A dwindling tribe of chimpanzees in Guinea that gained global fame for uncanny abilities to use tools has a glimmer of hope after its last fertile female gave birth.
The tiny community of apes lives in a forest around the village of Bossou, in the far southeastern corner of the country.
Scientists have trekked to the remote location for decades to study the chimps’ remarkable use of tools.
They include the use of a stone hammer and anvil to crack open nuts – the most sophisticated act ever observed of humanity’s genetically closest relative.
But the number of chimps at Bossou has slumped to single figures.
The tribe is dying off and cannot be replenished by neighbouring chimp communities because forest destruction has left it isolated.
But after years of sad decline, there has been good news, said Aly Gaspard Soumah, director of the Bossou Environmental Research Institute.
Guides last week spotted the group’s last fertile female, Fanle, clutching a tiny baby on her belly, Soumah told AFP.
“There’s no doubt about it,” he said by phone.
“Three days ago we were able to confirm the (baby’s) sex using binoculars, because they were in the trees at the time – it’s a female.”
Villagers ‘erupted in joy’
The Bossou apes have a unique relationship with the village population.
The animals live in the wild but share the territory and its resources with the locals, who protect the chimps, believing them to be the reincarnation of their ancestors.
The villagers were jubilant when they heard about the birth, Soumah said.
“Everyone, young and old, men and women, erupted in joy – the atmosphere was incredible.”
Bossou is part of the Mount Nimba Strict Nature Reserve, a UNESCO-listed site located on the borders with Ivory Coast and Liberia that rises above the surrounding savannah.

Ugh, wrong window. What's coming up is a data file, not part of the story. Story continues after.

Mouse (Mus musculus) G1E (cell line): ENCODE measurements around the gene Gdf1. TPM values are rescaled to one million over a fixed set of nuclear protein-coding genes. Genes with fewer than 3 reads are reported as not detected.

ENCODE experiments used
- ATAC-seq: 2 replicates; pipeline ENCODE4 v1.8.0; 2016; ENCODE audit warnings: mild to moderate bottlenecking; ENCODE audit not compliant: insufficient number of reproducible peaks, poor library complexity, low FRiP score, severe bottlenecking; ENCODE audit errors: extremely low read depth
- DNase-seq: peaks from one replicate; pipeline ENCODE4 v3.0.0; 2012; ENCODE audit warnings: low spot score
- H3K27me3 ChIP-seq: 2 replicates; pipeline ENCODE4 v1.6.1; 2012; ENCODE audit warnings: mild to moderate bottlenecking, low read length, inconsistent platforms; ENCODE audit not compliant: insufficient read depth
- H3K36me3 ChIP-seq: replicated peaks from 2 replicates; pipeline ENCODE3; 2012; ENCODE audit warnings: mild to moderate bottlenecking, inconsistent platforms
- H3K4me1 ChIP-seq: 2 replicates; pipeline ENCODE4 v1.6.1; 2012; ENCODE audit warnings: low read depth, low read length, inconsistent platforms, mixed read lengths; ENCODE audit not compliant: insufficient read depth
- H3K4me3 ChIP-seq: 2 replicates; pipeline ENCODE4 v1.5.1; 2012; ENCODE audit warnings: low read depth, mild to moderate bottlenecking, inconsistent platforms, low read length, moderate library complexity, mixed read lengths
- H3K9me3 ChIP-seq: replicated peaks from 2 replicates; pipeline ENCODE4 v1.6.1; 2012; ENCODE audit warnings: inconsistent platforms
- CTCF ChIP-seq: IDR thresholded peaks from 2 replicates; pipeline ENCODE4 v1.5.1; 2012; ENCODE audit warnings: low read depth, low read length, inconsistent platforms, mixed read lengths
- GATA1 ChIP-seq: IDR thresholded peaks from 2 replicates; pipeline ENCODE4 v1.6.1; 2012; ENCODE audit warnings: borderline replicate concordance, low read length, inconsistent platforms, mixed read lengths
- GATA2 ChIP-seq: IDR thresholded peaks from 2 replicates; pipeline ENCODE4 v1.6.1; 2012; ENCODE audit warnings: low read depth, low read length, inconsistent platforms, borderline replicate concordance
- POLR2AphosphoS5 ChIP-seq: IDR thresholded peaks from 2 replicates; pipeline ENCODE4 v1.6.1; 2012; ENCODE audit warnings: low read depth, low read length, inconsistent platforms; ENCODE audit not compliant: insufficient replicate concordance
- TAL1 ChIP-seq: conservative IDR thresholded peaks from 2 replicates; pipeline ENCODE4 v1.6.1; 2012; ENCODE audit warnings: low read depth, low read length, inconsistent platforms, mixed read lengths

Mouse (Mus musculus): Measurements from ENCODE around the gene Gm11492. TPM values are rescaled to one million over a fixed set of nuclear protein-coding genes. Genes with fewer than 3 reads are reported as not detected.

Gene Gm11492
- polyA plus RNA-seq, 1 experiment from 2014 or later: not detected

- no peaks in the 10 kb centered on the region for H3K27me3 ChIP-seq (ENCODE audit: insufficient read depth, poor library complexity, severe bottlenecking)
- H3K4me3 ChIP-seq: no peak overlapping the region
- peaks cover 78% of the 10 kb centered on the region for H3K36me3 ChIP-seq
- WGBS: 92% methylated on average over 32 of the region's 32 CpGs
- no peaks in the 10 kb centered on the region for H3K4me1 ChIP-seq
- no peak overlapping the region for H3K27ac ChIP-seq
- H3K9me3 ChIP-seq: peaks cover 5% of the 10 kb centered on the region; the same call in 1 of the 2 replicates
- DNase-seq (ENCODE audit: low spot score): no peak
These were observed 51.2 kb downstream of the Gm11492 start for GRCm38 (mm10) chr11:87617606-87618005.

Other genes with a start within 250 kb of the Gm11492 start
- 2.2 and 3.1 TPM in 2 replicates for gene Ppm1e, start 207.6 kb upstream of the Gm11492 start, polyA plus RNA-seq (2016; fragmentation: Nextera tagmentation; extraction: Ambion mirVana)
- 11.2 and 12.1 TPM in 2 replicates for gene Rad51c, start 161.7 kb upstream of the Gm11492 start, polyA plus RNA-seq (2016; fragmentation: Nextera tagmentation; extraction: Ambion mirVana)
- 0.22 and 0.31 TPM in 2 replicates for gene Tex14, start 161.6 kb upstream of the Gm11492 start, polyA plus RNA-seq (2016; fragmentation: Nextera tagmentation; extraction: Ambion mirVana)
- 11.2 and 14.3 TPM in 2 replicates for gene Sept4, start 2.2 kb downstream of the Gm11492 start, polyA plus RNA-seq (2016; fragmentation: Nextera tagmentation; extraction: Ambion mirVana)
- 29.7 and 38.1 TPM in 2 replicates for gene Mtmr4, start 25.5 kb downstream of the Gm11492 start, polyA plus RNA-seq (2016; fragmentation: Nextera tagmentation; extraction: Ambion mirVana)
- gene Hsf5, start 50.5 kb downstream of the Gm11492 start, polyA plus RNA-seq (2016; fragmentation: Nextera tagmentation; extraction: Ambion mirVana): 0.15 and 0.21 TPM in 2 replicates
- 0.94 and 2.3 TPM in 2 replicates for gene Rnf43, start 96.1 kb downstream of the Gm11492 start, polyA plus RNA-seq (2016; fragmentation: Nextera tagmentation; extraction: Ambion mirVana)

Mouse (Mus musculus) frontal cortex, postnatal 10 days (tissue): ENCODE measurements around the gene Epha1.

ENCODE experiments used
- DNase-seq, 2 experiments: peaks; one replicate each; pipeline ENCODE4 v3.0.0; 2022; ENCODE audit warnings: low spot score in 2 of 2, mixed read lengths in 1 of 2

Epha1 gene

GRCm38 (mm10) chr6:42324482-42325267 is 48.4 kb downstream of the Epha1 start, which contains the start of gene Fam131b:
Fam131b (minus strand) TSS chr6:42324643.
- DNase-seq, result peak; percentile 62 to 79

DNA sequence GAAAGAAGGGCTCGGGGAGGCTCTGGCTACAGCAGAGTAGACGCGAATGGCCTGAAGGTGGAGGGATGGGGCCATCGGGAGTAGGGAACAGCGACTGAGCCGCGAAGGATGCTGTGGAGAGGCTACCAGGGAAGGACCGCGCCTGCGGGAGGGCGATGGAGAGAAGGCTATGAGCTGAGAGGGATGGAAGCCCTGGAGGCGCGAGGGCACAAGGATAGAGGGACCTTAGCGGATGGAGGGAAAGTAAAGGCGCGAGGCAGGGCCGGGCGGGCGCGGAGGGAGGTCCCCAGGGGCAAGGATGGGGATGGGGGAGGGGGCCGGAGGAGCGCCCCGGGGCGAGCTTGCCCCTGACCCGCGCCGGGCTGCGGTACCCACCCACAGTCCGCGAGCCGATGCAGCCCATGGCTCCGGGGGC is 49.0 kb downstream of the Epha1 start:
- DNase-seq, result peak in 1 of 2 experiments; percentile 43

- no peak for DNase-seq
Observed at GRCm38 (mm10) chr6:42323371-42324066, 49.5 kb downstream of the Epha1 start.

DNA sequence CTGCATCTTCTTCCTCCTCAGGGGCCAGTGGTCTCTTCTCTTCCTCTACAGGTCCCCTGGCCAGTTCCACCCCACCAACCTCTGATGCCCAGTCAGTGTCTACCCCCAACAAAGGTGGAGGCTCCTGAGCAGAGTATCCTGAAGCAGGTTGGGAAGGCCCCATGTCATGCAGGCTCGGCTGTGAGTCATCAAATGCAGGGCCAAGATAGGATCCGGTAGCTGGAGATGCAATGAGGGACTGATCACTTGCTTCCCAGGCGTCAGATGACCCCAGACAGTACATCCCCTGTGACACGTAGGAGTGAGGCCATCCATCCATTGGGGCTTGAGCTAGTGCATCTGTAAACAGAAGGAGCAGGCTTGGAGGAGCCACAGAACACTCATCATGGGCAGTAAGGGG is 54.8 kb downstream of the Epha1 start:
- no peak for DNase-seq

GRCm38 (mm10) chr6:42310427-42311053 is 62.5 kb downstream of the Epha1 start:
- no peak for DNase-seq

The famous apes live in forest of 320 hectares (790 acres).
But they are cut off from other chimps, which live on the slopes of Mount Nimba, because of deforestation. Locals practice a traditional slash-and-burn form of agriculture that leaves forest cover fragmented.
“It’s a geographical and genetic isolation,” Soumah explained.
Until 2003, the number of Bossou chimps was relatively stable, with around 21 individuals, Soumah said.
But seven died of influenza in 2003, and others passed away in the following years, leaving just three adult males and four adult females before the latest birth.
Of these, three are aged over 60, while the youngest is an eight-year-old male.
Fanle, aged in her 30s, is the last fertile female.
The father of the baby is believed to be Fouaf, the group’s dominant male, or another chimp called Jeje. Both are in their forties.
Soumah said females aged between eight and 12 have been recorded leaving Bossou to join other groups – a trek that requires them to cross the open savannah – but “this migration is one way,” as chimps are usually loath to venture out into the open.
Female chimps are capable of having offspring every four or five years, which means that Fanle “by herself will not be able to reproduce the social dynamic of the group,” in terms of numbers and genetic diversity, Soumah cautioned.
But other means are available to buttress the Bossou population after the unexpected birth.
The reserve is looking at ways of creating, with foreign help, a “migration corridor” to enable two-way traffic between the isolated community and their cousins in the hills.
Eleven hectares of forest have been planted in 2020, and 26 hectares are scheduled for 2021.
Another possibility is to introduce young females into the tribe – an idea that has its critics, “who contend that this is a group living in the wild, which should deal with its own natural destiny,” Soumah said.
The big question now is about what to name her baby.
“We are going to invite prominent figures, the local authorities, partners we work with, to find one for her,” Soumah said.